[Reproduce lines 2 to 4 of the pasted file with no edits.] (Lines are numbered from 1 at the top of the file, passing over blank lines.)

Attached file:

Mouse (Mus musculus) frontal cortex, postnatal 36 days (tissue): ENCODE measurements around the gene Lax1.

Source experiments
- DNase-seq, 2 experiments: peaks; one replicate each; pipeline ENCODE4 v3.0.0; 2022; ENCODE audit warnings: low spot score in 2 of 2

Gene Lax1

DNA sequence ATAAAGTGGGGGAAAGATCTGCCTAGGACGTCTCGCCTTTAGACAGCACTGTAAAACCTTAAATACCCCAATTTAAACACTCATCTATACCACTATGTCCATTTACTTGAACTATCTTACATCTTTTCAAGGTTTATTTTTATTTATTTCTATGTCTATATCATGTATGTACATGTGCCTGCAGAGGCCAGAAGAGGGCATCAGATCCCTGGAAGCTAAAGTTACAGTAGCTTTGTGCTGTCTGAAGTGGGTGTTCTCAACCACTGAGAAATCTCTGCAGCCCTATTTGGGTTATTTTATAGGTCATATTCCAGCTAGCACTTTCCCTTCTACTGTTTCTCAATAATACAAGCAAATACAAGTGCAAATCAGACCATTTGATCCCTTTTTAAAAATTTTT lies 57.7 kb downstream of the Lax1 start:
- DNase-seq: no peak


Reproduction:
Source experiments
- DNase-seq, 2 experiments: peaks; one replicate each; pipeline ENCODE4 v3.0.0; 2022; ENCODE audit warnings: low spot score in 2 of 2

Gene Lax1